ÖZEN ÖZ GÜLA*, MURAT PEKGÖZB, SÜMEYYE GÜLLÜLÜC, SONER CANDERA, AHMET TÜTÜNCÜC, İSMAIL ŞEKERD, SAIM SAĞC, EBRU AÇIKGÖZE, EMRE SARANDÖLE, CANAN ERSOYA
aUludag University Medical School, Department of Endocrinology and Metabolism, Bursa, Turkey - bUludag University Medical School, Department of Internal Medicine, Bursa, Turkey - cUludag University Medical School, Department of Cardiology, Bursa, Turkey - dBilson Radiology Center, Bursa, Turkey - eUludag University Medical School, Biochemistry, Bursa, Turkey
Background: To determine the correlates of visceral and subcutaneous fat thickness in non-diabetic obese and morbidly obese patients
Methods: A total of 31 obese female outpatients composed of morbidly obese (n=16, BMI of ≥40kg/m2) and obese (n=15, BMI of 30-39.9kg/m2) patients were included in the present study. Data on age, anthropometrics, blood biochemistry, HOMA-IR, carotid intima-media thickness (CIMT) were recorded in each subject as were plasma resistin (μg/L) and visfatin (μg/ml) levels, epicardial, subcutaneous and abdominal fat thickness (mm). Correlates of visceral and subcutaneous fat thickness were determined via linear regression models with inclusion of severity of obesity, insulin resistance, plasma resistin and visfatin levels and CIMT as variables.
Results: Epicardial fat thickness (mm) was 3.1(1.0-10.20) and 8.8(2.60-13.0), CIMT (mm) was 5.8(4.7-8.9) and 5.9(4-8.6), abdominal fat thickness (mm) was 10.8(7.8-16.1) and 13.2(8.7-16.5), subcutaneous fat thickness(mm) was 43.8(28.4-62.9) and 57.4(39.5-72.7), plasma resistin levels (μg/L) were 8.5(4.7-38.1) and 10.8(0.7-26.4) and plasma visfatin levels (μg/ml) were 55.5(5.1- 209.5) and 78.2(4.7-228) in obese and morbidly obese patients, respectively. Linear regression analysis revealed that being morbidly obese was likely to increase epicardial fat thickness by 4.33mm(p=0.004) compared with obesity, while for each 1 unit increase in HOMA levels, subcutaneous fat thickness was likely to decrease by 1.16mm(p=0.009).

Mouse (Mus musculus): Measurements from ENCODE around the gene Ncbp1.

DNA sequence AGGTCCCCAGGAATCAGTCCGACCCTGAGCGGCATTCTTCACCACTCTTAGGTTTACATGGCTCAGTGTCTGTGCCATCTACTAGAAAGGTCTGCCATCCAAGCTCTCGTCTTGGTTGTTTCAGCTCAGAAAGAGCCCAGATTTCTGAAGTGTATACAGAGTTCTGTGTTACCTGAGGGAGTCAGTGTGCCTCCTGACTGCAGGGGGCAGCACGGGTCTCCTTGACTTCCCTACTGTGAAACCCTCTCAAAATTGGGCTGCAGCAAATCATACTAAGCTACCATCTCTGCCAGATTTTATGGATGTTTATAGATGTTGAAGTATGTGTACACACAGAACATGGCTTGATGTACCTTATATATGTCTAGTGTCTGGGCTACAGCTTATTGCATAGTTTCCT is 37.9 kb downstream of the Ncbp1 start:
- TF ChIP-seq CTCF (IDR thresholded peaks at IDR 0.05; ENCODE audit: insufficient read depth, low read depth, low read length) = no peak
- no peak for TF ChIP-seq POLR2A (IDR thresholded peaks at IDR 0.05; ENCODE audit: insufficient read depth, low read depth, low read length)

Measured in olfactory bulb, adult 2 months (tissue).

Conclusion: In conclusion, our findings revealed that neither plasma levels for resistin and visfatin nor CIMT correlated with visceral or subcutaneous fat thickness in non-diabetic obese females, while increase in subcutaneous and epicardial fat thickness values were noted with decrease in HOMA-IR and the presence of morbid obesity, respectively.
Obesity, visceral fat, subcutaneous fat, visfatin, resistin, insulin resistance